Hen-of-the-Woods, Havarti & Green Chili Pasta

Mushroom Penne PastaWhile in Wisconsin for our wedding, Ben’s mother found some beautiful Hen-of-the-Woods mushrooms right in their backyard.  This variety of mushroom is usually found in Autumn and is sometimes referred to as maitake (means ‘dancing mushrooms in Japanese), sheepshead mushroom or ram’s head.  They have a full flavor to them that is rich and kind of woodsy and are known to be extremely nutritious.

Hen-Of-The-Woods Mushrooms

Continue reading »

 
Posted in Autumn, Dinner, Easy, Mains, Noodles, Vegetarian | Leave a comment

Update: Martha Stewart American Made Awards

Martha Stewart American MadeThank you to everyone that voted for Brooklyn Delhi. I know that many of you came back to vote for us everyday and we really appreciate it! Although we were not one of the 9 American Made winners, the judges at Martha Stewart selected a few honorable mentions out of the pool of 3,000+ applicants and we were one of them! They chose us specifically in the category of Heritage for how Brooklyn Delhi is preserving Indian cooking traditions with local ingredients.  They also invited us to be a special guest at the Martha Stewart American Made Summit, which is open to the public. Here’s more on that if you are interested in attending.  It’s taking place Nov 7 and 8th.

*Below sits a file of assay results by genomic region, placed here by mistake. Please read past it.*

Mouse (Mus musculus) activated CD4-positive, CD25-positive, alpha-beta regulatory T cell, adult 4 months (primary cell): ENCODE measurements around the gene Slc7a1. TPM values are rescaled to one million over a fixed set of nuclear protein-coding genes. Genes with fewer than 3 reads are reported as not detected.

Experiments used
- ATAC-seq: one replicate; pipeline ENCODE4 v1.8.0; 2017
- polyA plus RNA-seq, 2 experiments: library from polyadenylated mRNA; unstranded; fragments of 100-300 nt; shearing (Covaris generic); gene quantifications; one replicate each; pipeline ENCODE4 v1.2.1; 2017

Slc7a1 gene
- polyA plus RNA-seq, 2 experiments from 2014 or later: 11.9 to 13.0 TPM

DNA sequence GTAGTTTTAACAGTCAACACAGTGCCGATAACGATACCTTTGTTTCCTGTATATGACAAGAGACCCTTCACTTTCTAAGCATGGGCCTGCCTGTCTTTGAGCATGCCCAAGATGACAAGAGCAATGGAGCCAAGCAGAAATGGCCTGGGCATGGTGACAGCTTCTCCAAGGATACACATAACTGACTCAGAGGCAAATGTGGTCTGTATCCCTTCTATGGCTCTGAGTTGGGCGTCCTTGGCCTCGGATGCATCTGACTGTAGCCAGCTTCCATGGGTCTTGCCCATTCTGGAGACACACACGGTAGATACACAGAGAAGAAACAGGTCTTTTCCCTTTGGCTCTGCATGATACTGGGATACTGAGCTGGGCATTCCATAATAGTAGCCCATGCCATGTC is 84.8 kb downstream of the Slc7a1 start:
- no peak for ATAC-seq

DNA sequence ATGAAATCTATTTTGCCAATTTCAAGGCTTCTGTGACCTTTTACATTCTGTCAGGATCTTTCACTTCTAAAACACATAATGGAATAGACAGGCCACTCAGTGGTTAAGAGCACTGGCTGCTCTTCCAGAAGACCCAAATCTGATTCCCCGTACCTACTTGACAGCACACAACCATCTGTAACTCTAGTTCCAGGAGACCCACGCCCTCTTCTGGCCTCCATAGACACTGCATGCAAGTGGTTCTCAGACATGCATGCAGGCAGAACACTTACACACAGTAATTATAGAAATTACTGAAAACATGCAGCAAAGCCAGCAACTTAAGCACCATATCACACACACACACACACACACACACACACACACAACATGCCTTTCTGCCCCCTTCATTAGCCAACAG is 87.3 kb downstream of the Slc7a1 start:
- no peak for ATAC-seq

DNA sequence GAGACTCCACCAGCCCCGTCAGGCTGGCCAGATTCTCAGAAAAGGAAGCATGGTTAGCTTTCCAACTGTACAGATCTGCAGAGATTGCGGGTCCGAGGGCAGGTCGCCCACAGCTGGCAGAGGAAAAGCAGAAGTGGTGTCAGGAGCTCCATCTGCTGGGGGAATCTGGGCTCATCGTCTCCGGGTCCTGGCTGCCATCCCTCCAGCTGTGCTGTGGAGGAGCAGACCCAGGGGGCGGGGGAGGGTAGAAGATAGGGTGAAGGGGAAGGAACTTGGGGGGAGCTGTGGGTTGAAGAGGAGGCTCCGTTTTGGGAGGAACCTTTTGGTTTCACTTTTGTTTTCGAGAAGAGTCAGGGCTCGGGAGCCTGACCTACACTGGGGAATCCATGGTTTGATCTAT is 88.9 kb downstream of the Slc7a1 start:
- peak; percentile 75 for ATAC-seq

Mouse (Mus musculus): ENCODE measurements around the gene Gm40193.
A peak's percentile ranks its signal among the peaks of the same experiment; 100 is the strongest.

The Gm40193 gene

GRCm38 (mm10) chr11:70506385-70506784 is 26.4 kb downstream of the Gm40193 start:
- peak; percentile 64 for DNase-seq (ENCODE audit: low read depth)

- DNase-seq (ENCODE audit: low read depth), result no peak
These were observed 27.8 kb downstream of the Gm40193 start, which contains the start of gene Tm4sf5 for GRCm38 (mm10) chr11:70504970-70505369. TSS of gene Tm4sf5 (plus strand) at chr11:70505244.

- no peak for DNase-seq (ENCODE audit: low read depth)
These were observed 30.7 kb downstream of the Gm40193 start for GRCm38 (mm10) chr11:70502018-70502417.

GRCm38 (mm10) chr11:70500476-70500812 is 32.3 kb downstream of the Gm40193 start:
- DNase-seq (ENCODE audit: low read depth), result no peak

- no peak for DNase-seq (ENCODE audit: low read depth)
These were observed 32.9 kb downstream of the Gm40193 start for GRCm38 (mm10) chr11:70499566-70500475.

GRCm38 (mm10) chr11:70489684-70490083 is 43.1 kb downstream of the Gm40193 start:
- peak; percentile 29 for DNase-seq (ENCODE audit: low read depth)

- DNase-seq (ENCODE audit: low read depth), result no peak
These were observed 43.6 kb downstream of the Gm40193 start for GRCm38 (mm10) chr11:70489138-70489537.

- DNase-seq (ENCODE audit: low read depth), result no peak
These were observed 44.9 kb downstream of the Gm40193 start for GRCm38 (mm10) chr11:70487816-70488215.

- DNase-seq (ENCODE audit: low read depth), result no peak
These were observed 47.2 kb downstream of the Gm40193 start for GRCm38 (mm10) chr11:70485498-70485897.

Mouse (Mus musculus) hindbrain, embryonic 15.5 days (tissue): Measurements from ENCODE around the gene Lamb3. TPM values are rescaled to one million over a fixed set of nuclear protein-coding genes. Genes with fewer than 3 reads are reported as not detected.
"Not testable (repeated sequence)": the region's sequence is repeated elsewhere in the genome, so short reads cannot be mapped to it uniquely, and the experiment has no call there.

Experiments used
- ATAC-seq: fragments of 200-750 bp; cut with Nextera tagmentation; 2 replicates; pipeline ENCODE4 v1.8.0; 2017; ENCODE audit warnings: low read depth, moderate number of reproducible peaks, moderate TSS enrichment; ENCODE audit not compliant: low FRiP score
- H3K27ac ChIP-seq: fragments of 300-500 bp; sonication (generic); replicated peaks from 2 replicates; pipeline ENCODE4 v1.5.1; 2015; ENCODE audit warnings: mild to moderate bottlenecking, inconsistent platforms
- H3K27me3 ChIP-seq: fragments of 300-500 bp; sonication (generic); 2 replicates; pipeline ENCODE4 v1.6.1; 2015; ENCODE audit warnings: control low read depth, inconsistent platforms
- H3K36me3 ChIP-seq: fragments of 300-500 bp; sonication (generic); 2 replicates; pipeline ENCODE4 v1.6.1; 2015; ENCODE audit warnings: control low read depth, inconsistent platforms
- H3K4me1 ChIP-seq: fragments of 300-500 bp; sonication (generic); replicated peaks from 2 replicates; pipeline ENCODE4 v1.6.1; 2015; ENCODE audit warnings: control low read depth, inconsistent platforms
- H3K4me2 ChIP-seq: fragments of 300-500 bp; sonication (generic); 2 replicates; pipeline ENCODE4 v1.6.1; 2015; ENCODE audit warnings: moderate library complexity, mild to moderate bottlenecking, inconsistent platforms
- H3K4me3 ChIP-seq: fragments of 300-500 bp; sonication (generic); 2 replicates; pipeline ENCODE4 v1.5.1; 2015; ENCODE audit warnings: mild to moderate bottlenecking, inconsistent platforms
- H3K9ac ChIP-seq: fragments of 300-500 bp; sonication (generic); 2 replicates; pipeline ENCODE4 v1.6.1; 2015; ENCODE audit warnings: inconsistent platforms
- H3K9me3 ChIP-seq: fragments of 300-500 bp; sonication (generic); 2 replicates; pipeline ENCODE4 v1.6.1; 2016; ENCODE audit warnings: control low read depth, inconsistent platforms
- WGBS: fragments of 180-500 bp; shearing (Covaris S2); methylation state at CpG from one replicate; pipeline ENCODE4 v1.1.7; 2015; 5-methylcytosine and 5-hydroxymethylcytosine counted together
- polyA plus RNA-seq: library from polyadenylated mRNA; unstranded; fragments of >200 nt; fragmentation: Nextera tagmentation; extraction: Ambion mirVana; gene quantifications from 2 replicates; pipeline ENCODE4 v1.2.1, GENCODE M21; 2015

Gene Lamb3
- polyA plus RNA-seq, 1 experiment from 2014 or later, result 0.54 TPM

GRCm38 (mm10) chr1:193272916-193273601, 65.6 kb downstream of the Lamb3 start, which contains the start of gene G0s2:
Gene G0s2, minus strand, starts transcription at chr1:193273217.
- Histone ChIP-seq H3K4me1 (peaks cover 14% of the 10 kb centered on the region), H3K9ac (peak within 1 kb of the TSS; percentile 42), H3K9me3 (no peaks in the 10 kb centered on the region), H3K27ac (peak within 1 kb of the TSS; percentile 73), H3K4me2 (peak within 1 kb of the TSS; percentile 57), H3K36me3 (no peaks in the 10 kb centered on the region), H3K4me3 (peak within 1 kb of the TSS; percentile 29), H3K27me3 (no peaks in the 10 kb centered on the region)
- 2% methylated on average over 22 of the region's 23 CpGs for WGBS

You can read more about us and the other makers chosen in the Heritage category here.

And thank you again, so appreciate the support!

 
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Paneer Stuffed Mini Peppers w/ Green Pea Chutney

Paneer Stuffed Mini Peppers with Green Pea Chutney

Last week, we received a delivery from Farmbox Direct full of organic vegetables, fruits and cheese.

Farmbox Direct

I was most jazzed about these mini sweet peppers.

mini sweet peppersLooking for some recipes, I posted to my Instagram to see what friends recommended cooking with these beauties. My good friend Oscar had the idea of stuffing them with spiced paneer and I went with it!  And without even realizing it, I kind of created a deconstructed mattar paneer (North Indian peas and cheese curry).

weighing mini sweet peppers

I made a paneer stir-fry flavored with shallot, garlic, ginger and green chilies that I stuffed into the sweet peppers for baking.

cuttingboardsliced mini sweet peppersstuffed mini peppers on baking sheet

Then I blended up the easiest chutney in the world from green peas, cilantro, yogurt and lemon.  It was a nice sweet complement to the spicy paneer curry.

stuffed mini peppers and green peas chutneyThese were delicious right out of the oven.